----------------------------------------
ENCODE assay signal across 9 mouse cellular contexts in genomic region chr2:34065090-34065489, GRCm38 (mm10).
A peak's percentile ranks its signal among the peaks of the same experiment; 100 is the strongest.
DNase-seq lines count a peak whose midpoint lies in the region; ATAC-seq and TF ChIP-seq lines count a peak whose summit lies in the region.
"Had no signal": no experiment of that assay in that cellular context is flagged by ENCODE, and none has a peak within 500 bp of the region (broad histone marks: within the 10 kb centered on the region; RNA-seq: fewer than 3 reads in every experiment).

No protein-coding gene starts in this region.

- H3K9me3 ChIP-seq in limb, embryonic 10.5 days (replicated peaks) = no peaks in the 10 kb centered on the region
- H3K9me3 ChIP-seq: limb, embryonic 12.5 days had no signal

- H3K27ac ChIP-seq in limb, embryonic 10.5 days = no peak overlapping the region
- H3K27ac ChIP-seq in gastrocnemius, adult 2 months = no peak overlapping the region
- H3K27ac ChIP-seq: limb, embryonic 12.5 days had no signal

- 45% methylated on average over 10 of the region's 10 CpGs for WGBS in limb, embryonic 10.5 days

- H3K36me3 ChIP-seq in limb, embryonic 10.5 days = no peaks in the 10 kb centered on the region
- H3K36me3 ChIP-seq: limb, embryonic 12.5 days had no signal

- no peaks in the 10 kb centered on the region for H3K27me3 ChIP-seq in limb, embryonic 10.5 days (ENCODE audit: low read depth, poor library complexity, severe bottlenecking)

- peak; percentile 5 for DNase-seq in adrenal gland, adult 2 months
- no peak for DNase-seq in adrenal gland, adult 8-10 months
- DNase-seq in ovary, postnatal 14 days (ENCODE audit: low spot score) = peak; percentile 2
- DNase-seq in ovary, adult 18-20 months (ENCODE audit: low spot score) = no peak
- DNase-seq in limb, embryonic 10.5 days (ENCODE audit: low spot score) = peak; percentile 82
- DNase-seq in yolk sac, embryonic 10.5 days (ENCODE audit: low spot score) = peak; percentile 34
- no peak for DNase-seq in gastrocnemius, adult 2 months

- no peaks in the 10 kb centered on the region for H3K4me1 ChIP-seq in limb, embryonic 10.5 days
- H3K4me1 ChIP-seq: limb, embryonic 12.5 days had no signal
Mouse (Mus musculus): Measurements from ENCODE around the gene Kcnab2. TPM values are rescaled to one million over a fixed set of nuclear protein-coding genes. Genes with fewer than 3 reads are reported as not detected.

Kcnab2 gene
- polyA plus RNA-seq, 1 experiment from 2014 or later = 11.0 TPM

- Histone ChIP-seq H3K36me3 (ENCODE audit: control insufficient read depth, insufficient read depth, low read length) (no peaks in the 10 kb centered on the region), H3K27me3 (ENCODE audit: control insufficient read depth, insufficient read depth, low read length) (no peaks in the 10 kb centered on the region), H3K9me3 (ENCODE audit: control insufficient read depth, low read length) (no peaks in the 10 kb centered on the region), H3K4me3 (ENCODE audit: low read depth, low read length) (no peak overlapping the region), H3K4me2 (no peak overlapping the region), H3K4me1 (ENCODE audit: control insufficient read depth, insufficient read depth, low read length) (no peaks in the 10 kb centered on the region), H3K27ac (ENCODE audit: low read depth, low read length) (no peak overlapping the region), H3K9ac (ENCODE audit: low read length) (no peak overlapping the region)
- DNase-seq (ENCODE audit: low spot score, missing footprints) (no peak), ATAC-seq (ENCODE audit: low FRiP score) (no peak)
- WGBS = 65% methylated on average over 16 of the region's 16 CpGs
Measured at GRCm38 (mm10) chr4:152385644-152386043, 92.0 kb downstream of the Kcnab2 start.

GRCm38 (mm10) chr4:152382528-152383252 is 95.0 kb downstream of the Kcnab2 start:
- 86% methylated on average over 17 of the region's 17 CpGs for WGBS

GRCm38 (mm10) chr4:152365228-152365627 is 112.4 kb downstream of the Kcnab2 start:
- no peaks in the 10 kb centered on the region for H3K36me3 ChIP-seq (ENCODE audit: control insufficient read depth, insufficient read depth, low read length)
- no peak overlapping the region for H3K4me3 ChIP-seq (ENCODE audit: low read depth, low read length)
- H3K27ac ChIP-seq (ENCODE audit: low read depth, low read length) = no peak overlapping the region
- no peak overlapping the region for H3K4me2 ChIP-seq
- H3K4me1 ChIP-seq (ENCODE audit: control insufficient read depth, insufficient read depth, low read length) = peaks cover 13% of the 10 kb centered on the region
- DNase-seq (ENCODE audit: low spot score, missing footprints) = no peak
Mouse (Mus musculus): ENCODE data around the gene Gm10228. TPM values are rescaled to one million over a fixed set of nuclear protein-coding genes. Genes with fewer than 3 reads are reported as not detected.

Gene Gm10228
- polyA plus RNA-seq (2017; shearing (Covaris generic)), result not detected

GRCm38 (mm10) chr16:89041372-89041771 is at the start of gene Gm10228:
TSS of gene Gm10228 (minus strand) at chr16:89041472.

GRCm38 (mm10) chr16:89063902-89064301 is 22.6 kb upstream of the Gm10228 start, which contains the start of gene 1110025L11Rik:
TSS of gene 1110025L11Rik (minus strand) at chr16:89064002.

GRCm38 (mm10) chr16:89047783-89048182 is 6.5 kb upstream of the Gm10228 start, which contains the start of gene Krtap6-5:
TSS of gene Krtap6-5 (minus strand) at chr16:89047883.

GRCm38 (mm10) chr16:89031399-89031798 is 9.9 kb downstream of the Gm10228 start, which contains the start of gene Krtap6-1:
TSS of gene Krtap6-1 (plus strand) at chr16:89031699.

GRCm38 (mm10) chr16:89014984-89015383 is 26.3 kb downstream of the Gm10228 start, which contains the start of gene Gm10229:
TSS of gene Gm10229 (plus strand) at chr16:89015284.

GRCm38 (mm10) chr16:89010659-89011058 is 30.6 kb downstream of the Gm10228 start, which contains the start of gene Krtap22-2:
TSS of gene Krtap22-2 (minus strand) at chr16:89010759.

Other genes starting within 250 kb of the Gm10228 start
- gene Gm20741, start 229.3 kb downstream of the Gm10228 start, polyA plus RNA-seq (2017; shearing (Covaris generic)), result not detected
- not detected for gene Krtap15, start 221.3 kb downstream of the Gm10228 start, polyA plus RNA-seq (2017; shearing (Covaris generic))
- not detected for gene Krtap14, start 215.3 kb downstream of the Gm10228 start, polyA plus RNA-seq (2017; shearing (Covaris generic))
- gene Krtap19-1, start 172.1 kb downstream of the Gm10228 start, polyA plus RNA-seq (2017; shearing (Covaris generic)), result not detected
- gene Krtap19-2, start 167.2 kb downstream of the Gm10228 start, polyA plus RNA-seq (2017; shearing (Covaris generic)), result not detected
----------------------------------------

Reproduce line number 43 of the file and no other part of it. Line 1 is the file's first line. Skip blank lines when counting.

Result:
GRCm38 (mm10) chr16:89041372-89041771 is at the start of gene Gm10228: